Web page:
— Potash and Perlmutter Settle Things • Montague Glass

... react to be that of middleness. It is evident that in successive trials or experiments the keys must be presented to the subject in odd groups, the possibilities being groups of 3, 5, 7, 9, or 11. If for a particular observation the experimenter wishes to present the first three keys at the left end of the keyboard, he pushes back the remaining nine keys so that they cannot be operated and requires the subject to select from the group of three keys the one which on being pressed causes a signal to appear. ...
— The Mental Life of Monkeys and Apes - A Study of Ideational Behavior • Robert M. Yerkes

... What these purposes are none of us can tell. Some hold that Fate is wise. She is not so yet, but she cannot fail to acquire wisdom some day, because she experiments so industriously. She is ever bringing about new combinations, and one can only trust that she, the experimenter, is as keenly disappointed in the result as are we, ...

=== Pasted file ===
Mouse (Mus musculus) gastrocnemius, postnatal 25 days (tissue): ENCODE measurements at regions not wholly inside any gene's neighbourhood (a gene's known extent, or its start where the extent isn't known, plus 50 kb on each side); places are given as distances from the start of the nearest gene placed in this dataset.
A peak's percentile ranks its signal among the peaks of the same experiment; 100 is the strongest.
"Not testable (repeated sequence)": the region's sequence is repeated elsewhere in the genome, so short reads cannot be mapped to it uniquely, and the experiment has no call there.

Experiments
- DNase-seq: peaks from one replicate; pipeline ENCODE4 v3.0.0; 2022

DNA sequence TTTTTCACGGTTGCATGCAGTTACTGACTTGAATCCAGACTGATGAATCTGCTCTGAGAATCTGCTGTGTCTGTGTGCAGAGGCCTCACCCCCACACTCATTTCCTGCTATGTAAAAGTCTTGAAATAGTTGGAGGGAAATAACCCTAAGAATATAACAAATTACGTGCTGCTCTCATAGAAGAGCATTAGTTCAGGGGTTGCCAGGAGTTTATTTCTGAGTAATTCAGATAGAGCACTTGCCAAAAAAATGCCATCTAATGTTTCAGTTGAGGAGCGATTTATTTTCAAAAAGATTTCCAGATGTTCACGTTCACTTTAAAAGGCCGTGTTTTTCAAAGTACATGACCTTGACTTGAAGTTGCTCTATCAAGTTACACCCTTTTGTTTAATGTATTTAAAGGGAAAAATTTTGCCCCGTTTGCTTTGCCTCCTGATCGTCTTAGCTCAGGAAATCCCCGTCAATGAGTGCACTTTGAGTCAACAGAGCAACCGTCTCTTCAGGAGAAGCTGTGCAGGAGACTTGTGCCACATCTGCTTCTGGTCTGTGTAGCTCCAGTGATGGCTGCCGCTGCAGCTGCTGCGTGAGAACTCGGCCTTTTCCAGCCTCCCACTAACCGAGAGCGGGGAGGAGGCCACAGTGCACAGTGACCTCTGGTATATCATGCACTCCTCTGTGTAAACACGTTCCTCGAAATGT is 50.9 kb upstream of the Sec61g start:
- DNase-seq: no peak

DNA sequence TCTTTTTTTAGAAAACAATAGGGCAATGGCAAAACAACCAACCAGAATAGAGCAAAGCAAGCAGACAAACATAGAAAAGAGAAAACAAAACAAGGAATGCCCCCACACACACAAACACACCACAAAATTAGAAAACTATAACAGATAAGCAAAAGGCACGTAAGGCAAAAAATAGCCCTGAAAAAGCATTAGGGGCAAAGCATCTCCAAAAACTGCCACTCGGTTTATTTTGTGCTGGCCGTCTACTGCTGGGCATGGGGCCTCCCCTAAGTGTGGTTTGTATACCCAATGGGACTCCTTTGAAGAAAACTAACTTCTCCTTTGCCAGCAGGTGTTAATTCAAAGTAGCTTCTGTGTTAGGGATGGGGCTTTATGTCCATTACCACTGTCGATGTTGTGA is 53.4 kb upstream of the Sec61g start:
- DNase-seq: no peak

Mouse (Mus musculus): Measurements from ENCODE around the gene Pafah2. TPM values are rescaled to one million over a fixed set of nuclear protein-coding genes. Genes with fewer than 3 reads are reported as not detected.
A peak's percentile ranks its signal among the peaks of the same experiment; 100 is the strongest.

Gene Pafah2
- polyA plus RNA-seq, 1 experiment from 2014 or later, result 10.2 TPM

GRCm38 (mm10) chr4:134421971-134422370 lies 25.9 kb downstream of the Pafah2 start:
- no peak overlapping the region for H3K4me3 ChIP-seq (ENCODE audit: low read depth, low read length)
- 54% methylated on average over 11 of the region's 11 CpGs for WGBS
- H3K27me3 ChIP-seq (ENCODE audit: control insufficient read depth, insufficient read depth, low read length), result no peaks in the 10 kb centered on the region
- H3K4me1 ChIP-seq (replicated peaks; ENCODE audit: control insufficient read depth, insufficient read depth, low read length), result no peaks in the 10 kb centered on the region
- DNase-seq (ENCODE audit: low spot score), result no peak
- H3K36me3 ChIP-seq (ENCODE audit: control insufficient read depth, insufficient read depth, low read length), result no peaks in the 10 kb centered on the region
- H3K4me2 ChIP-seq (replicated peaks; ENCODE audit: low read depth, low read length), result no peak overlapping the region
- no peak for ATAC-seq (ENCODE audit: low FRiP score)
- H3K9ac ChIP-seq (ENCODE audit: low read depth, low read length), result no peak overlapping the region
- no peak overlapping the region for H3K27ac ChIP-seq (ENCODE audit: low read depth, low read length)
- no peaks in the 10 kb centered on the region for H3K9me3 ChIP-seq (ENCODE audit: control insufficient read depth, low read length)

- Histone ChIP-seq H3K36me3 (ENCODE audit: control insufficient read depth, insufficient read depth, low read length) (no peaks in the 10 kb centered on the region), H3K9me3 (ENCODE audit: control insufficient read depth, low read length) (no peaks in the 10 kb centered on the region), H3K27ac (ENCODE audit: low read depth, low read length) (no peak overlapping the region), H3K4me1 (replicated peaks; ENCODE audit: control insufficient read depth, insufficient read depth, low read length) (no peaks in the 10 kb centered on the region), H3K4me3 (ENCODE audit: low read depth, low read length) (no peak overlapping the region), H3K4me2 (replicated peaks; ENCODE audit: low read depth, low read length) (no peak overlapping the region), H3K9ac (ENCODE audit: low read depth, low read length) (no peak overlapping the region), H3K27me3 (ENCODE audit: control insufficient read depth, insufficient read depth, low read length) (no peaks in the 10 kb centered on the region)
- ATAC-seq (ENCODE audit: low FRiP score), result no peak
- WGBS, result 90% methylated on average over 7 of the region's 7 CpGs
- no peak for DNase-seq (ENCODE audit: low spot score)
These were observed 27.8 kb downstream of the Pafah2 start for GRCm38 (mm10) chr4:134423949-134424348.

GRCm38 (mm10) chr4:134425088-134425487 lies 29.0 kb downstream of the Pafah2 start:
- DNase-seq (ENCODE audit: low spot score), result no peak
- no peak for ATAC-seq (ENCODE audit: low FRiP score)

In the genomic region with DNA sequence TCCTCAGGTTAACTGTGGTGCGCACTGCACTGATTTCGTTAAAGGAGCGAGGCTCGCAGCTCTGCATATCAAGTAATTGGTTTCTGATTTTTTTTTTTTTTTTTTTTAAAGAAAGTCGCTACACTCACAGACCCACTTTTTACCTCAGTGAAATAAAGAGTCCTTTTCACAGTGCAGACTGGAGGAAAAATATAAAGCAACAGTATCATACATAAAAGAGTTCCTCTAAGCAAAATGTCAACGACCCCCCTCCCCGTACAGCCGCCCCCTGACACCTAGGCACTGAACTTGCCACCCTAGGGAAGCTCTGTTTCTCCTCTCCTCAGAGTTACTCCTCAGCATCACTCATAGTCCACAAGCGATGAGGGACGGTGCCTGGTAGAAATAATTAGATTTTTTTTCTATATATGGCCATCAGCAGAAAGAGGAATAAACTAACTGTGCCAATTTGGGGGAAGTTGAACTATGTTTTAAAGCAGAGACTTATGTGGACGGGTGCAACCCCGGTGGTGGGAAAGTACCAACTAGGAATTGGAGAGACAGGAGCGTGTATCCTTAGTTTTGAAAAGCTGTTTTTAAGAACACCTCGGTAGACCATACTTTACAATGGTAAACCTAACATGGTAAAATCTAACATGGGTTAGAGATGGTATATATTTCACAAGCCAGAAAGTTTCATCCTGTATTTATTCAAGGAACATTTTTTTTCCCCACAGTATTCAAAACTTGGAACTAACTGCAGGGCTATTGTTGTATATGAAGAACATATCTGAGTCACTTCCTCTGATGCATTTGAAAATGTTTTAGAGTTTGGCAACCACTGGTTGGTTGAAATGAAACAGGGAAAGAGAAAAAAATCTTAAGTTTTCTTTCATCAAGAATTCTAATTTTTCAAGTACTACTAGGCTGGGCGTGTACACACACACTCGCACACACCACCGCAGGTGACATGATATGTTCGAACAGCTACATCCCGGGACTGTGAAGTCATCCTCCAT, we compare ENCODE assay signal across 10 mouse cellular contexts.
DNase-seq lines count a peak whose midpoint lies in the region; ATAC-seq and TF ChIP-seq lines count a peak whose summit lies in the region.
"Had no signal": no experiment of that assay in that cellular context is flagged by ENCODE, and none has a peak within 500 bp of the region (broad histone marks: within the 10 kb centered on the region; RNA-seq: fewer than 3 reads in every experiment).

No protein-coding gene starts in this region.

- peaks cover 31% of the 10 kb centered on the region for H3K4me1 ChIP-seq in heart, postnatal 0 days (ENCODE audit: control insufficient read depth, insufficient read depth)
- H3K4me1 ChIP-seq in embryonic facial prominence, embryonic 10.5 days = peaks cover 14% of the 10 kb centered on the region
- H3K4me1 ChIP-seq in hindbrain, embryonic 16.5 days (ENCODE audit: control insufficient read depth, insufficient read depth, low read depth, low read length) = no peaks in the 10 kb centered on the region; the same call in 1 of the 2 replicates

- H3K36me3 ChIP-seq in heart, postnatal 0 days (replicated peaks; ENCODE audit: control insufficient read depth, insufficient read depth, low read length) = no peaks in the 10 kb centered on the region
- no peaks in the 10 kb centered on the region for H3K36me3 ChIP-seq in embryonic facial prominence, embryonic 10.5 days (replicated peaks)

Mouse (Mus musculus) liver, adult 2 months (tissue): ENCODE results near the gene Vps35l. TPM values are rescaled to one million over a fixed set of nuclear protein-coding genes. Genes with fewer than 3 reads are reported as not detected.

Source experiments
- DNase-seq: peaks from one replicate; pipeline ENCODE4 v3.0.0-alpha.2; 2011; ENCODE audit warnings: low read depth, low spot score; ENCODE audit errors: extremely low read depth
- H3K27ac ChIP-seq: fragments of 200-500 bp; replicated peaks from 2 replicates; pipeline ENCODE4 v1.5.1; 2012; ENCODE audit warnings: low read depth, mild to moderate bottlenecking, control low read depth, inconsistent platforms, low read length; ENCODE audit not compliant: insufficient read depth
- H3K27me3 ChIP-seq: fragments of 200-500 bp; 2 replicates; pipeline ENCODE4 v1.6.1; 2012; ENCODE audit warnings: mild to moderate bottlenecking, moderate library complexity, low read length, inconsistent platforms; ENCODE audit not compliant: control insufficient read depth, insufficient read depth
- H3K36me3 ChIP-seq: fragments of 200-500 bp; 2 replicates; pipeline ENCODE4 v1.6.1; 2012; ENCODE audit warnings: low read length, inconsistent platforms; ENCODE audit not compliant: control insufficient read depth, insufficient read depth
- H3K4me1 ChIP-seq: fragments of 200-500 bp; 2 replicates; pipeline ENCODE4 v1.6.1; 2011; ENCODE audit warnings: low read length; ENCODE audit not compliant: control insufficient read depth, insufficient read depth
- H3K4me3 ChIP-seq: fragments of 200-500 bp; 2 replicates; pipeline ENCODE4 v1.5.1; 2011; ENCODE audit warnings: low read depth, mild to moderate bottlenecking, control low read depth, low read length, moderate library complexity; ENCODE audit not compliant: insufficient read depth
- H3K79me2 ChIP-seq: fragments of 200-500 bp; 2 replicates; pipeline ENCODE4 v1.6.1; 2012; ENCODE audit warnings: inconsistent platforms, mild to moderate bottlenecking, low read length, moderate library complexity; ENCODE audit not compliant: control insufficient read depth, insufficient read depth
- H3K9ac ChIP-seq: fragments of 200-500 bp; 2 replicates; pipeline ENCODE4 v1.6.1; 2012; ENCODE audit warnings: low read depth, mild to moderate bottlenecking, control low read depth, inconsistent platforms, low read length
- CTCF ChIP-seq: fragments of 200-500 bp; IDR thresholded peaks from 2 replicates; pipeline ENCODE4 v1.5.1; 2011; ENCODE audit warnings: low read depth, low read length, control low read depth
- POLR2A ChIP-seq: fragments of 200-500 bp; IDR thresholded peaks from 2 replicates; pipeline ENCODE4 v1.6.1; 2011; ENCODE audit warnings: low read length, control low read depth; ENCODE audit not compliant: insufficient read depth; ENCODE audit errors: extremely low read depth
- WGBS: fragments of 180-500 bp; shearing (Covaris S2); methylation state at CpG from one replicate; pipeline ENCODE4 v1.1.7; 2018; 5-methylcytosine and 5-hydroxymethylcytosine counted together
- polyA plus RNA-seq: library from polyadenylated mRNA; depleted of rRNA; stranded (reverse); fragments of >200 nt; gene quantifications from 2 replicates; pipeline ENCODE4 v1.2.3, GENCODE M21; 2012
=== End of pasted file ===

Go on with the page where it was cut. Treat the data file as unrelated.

— With Edged Tools • Henry Seton Merriman

... taken out, the three weights that it contains is shuffled by the operator who then passes them on to the experimenter. The latter sits at ease with his hand in an unconstrained position, and lifts the weights in turn between his finger and thumb, the finger pressing against the top, the thumb against the bottom of the cartridge. Guided by the touch ...
— Inquiries into Human Faculty and Its Development • Francis Galton



Words linked to "Experimenter" :   tinkerer, mortal, tinker, investigator, person, experiment, soul, researcher